RAVEN MACK is a mystic poet-philosopher-artist of the Greater Appalachian unorthodox tradition who publishes zines & physical books & electronic books & music & photography & digital art & just generally whatever feels necessary to survive this deluded earth thru Rojonekku Word Fighting Arts survival systems (Version 69, establish 14 Feb 1973). Comments encouraged.

Thursday, February 16

2017 Royal Poetry Rumble: The Third Act


Welcome to the third installment of this Royal Poetry Rumble, where each day (at least in the beginning) three one-on-one match-ups of modern poets do battle, to eliminate each other, and survive unto the deeper realms of this imaginary battle royale. Let us recap the eliminations thus far…
#30: Daniel Borzutzky (eliminated by Jennifer Moxley)
#29: Rita Dove (eliminated by Monica Youn)
#28: Donald Hall (eliminated by Peter Gizzi)
#27: Kevin Young (eliminated by Peter Balakian)
#26: Fred Moten (eliminated by Jennifer Moxley)
#25: Eva HD (eliminated by Monica Youn)

#24: Elizabeth Willis (represented by Ephemeral Stream) vs. Allison Hedge Coke (repped by Percheron Nambe Morning)

Elizabeth Willis was a Pulitzier finalist, and Allison Hedge Coke was appointed to a Wytter Bynner fellowship by current U.S. poet laureate Juan Felipe Herrera (who will enter this thing later at some point).
Lolol I’m not sure Willis is really even trying too hard as (in the second stanza):
I wanted to write a poem  and call it "Ephemeral Stream"
I do not feel this at all. I do however feel Allison Hedge Coke’s poem strongly, specifically the part about flicking your lights at oncoming traffic to warn them of pigs ahead:
and Pueblo patrol cars we catch in peripheral focus signal turn the halogens off and on on and off until they code the signal distress signal approaching tribal police traffic trap commuting the 35 mph racket

She owns. I’m gonna be so mad if the kvlt scholar picks the shitty ass Willis poem.
THE KVLT SCHOLAR’S HANTEI: It has been said that all great poesy is in some way at its core about itself as poesy but I think sometimes people take that too literally and do this kind of thing? I am not dismissing the move towards foregrounding process completely and in fact turn to Al Purdy's admission/apology/declaration "I have been stupid in a poem" in my heart often, but one must tread lightly, in my view. "Percheron Nambe Morning" however is a credible little poem about a pretty a horse and so I do not hesitate even slightly to give it the nod here, pausing only to note that this poem speaks of the first catholic church in North America and I would add to this by way of trivia that the first Anglican church in North America is in the unassailable locale of Halifax, Nova Scotia and if you did not know now you do. 
WINNER: "Percheron Nambe Morning"
Okay, good. Out at #24 is Elizabeth Willis.

#23: Joy Harjo (repped by A Map to the Next World) vs. Ross Gay (repped by To My Best Friend’s Big Sister)

Joy Harjo enters the poetic fracas, as last year’s Royal Poetry Rumble defending champion. She perhaps did not show as strongly as Laura Kasischke, but that doesn’t matter really because she still earned the win. Ross Gay is also a returning competitor, last year having been a National Book Award finalist, and then he followed that up by the Kingsley Tufts Poetry Award for that same collection, Unabashed Gratitude. BOTH THESE POETS (albeit not for real like) ARE FAMILIAR WITH THE POETRY RUMBLE’S FORMAT. WILL THIS GIVE THEM AN ADVANTAGE?
I seriously contemplated quoting about every other part of the Joy Harjo poem (because it is in my opinion so very great) and I can’t encourage you enough to click the title link and read it fully. But specific to my current sentiments upon this Earth is this part:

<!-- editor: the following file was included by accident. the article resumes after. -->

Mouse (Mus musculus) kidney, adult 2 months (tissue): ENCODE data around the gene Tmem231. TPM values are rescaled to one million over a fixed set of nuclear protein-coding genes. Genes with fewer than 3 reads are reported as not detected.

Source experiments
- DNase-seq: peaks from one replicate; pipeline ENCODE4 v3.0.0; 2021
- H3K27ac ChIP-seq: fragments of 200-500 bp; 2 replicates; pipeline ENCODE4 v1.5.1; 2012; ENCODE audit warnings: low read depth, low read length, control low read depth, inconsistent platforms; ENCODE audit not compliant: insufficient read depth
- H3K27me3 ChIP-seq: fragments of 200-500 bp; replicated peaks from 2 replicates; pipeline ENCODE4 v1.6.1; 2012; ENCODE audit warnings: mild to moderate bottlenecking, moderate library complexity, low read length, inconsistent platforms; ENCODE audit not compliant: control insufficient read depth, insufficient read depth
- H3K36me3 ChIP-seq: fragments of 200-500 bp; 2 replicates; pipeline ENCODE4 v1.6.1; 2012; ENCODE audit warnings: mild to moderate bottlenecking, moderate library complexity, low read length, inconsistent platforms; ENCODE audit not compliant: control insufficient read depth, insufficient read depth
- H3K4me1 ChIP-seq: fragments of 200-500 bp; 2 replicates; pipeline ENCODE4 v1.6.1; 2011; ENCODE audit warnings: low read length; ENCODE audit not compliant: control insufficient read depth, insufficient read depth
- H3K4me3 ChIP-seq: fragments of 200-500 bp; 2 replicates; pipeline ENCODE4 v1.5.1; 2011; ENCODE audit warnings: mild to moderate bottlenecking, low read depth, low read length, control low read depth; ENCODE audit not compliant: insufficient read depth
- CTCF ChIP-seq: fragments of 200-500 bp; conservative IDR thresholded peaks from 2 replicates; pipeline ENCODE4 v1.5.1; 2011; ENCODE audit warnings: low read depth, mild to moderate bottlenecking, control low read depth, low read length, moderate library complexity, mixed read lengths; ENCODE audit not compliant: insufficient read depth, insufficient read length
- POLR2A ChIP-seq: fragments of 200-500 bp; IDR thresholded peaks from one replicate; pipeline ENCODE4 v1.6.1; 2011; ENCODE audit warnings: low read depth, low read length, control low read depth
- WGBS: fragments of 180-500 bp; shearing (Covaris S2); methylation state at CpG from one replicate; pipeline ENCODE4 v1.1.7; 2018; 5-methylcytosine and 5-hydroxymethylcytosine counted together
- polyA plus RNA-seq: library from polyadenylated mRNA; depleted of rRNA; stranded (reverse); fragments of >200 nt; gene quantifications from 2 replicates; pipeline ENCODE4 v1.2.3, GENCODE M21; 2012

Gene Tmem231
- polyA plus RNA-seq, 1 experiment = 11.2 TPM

In the legend are instructions on the language of the land, how it was we forgot to acknowledge the gift, as if we were not in it or of it. 
Where I live physically upon the surface of the Earth is in America, part of what was the Virginia colony, and actually where colonial conquest butted ways with Monacan people who inhabited large part of Virginia along the James River from the fall of the James just west of Richmond all the way up to the Blue Ridge Mountains. I had an elder influence in my life talk about the language of the land (this was a native person, so obviously a much stronger concept in indigenous culture), and thinking about where I live and how it is so scarred by 21st Century American existence (not to mention the fact my goats dug up a couple quartz arrowheads over the years) got me to thinking about linguistics and nature, and how English is quite literally foreign to this land in terms of the centuries before the arrival of the English. So what of that Monacan language? I reached out to a Monacan poet, as she has done extensive academic research in this very issue, and the language itself is mostly evaporated. There are older members who can speak a few words, but the language itself is mostly gone. (And the tribe is not federally recognized either.)
This brings to mind perhaps the most ironic and yet ultimately United States-ish tale (I try to use “United States” instead of “America” when disparaging this cultural hegemony that crushes us all, because the still-misnomered “American” native cultures might be our only hope to self-correct ourselves back from oblivion) of Thomas Jefferson being fascinated by these indigenous people when he observed them returning to burial mounds near Monticello (15 miles from the Bird Tribe Compound, as the car groans), so he began collecting their words onto paper, in one of the first academic dictionaries of indigenous language. At some point though, thieves robbed his cart in transit, and made off with the trunk with this meticulously compiled dictionary, but seeing nothing of known value (that they could sell immediately), they tossed it into the James River. Jefferson’s dictionary of indigenous words was lost to the very river the English traveled up to manufacture the United States.